Seeing and Understanding

June 15, 2016
“They came to Bethsaida, and some people brought a blind man and begged Jesus to touch him. He took the blind man by the hand and led him outside the village. When he had spit on the man’s eyes and put his hands on him, Jesus asked, ‘Do you see anything?’ He looked up and said, ‘I see people; they look like trees walking around.’ Once more Jesus put his hands on the man’s eyes. Then his eyes were opened, his sight was restored, and he saw everything clearly” –Mark 8:22-26 NIV

The story of the healing of the blind man at Bethsaida in Mark 8 is a fascinating and somewhat puzzling story recounting one of Jesus’ many miracles. The healing takes place in two stages. After the first stage, the man describes people as “trees walking around” (vs 24). This describes a man who has sight but cannot understand what he sees.

Functioning eyes are not the only component necessary for sight; the mind also needs to be able to process the information coming from the eye in order to interpret visual information. In the second stage “his sight was restored, and he saw everything clearly” (vs. 25). After Jesus put his hands once more on the eyes of the man, he was finally able to understand what he saw.

This miracle became even more interesting to me after studying computer vision in graduate school. It clarified for me that seeing truly is not the same as understanding. Capturing an image is one thing, but recognizing an object is a significant challenge requiring complex computer programs which use visual cues to associate them with other knowledge.

Clearly Jesus could have healed this man instantaneously. But instead, the Scripture passage describes a miracle deliberately completed in two phases. It appears that Jesus had a purpose in doing this. How are we to understand this? Although it’s difficult to be certain, here are a few thoughts on how this passage might be understood.

I think it is no accident that this story in Mark 8 is surrounded by portions of Scripture where Jesus was repeatedly asking his disciples “Do you not yet understand?” Jesus’ question to the blind man in vs. 23, “Do you see anything?” is very similar to Jesus’ question to his disciples a few verses back in vs. 17, “Do you still not see or understand?” Again in vs. 18 of this chapter Jesus says, “do you have eyes but fail to see, and ears but fail to hear?” and again in vs. 21, “Do you still not understand?”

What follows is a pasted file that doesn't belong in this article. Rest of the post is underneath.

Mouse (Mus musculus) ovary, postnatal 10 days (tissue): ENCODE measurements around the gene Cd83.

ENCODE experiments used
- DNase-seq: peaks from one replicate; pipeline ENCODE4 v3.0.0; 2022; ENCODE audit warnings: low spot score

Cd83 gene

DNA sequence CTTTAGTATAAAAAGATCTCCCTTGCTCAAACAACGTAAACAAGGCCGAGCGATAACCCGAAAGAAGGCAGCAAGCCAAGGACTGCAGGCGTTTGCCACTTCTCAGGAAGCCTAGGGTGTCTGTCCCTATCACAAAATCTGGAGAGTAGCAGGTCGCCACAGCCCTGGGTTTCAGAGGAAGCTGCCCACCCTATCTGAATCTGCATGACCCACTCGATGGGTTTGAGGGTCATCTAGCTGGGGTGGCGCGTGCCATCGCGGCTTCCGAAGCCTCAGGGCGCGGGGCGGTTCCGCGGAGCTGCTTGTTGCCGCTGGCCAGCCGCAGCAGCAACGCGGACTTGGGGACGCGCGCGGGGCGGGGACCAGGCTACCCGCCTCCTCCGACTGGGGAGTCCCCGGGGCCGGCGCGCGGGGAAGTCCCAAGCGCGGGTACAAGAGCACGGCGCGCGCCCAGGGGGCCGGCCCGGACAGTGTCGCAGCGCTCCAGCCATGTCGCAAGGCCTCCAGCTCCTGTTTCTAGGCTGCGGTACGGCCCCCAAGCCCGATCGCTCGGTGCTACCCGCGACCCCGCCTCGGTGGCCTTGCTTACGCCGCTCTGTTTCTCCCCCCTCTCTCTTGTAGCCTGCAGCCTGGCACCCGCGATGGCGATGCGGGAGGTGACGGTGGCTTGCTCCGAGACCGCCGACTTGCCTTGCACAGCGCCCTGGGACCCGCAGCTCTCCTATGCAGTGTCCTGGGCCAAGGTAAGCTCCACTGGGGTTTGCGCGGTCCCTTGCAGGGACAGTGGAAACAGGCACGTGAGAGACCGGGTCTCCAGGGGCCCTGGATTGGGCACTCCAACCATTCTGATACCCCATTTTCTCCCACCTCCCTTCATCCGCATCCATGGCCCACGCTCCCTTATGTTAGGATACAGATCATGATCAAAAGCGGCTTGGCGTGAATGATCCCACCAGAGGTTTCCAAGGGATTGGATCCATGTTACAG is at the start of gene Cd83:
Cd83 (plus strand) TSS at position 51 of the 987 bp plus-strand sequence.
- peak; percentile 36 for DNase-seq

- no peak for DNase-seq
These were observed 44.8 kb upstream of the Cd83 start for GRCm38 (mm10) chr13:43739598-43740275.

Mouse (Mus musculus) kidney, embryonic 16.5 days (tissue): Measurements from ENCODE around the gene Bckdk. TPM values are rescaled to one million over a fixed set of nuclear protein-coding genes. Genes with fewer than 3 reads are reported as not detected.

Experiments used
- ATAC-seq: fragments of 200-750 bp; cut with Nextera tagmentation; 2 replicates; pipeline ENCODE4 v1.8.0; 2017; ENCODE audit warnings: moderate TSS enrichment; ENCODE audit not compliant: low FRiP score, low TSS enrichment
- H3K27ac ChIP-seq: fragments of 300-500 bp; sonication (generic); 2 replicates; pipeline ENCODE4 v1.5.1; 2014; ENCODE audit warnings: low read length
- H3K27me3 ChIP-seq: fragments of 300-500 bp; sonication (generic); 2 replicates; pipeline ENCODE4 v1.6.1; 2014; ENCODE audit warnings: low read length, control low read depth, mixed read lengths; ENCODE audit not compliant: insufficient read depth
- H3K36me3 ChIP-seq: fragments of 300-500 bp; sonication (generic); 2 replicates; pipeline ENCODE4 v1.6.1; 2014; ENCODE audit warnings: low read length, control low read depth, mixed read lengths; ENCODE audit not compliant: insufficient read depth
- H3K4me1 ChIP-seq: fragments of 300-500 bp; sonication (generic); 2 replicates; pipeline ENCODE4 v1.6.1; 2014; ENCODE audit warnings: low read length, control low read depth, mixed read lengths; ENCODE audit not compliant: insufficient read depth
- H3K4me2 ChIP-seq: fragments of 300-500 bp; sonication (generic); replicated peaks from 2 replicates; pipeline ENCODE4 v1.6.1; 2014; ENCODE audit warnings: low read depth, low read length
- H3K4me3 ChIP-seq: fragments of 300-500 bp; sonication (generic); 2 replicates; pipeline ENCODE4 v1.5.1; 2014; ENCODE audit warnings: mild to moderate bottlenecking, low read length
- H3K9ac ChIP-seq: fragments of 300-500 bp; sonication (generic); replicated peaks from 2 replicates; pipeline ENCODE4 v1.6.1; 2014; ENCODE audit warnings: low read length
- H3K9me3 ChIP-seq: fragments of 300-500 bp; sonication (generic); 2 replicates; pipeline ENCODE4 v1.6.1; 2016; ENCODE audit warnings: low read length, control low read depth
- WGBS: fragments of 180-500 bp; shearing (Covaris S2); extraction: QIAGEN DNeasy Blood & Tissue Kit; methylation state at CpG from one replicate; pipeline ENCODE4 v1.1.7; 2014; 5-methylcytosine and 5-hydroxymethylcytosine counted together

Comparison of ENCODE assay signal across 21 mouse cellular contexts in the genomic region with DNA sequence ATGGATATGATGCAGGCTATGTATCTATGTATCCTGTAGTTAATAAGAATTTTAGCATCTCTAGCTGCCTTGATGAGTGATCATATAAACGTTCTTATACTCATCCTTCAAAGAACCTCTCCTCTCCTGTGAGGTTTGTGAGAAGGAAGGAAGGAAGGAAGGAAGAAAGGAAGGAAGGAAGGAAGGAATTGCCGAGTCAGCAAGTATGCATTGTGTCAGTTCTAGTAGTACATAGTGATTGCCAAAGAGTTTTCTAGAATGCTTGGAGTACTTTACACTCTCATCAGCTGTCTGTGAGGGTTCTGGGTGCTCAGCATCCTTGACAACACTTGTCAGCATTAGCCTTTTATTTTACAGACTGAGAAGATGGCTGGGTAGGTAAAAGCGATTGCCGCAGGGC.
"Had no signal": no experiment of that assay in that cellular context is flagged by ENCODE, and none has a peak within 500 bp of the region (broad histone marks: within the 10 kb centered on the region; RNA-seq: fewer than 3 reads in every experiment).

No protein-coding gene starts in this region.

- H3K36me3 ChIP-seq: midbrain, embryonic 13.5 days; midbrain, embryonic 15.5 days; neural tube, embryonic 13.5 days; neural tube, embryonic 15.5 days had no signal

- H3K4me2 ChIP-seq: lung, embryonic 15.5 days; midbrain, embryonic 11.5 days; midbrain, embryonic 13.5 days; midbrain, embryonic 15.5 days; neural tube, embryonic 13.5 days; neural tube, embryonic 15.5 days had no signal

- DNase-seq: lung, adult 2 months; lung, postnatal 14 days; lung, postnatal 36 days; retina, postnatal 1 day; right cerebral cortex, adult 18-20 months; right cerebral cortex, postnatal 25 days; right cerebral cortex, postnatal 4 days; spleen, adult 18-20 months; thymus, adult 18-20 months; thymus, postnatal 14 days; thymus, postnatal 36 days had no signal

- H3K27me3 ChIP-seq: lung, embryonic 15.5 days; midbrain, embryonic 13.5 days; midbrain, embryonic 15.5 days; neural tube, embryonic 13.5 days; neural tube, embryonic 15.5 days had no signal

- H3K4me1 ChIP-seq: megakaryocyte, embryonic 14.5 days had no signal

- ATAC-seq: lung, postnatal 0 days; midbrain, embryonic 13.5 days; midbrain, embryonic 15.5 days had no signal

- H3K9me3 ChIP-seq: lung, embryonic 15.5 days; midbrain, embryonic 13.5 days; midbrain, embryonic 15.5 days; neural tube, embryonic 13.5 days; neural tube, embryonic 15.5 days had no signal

Immediately following the story of the blind man is the story of Peter’s confession. Although Peter declares that Jesus is the Messiah, he still does not fully understand that Christ has to die. Shortly after this declaration Jesus rebukes Peter for not understanding that he must suffer and die. At this point, Peter sees but does not fully understand.

The miracle of the blind man, in effect, describes two cures in one. The ability to see and understand is a gift of God. I think, like the process of healing the blind man, Jesus is gradually healing his disciples – as they move from not understanding, to misunderstanding, to understanding. The gospel is an account of how Jesus is gradually “opening the eyes” of his disciples.

It is easy to criticize the disciples and wonder how they could be so slow to understand. However, we need to also look at ourselves: we too are in need of Jesus’ healing for understanding. We too see through a glass darkly (1 Cor. 13:12) and the fall has given us all white canes, as Kuyper puts it.

“Seeing — that’s the key. When we say to each other “Now you see what I mean,” we’re usually referring to a spiritual kind of seeing, not simply what the eye admits in form and figure. At creation, we all came equipped with that kind of vision. But the fall dimmed our perceptions, gave us all white canes. . . . . At the moment we come to see God in Jesus Christ, as he begs us to do, God Almighty, in His Spirit, comes to dwell in us. That is the moment that we draw near unto God and He draws near unto us.”1

This article originally appeared in Christian Courier. The author is grateful to Syd Hielema for a helpful discussion on this passage.

About the Author
  • Derek Schuurman is Professor of Computer Science at Calvin College. He completed a PhD in the area of robotics and is author of a book about faith and technology titled, Shaping a Digital World.

  1. from Near Unto God, by Abraham Kuyper, translated by James Schaap, p. 67 

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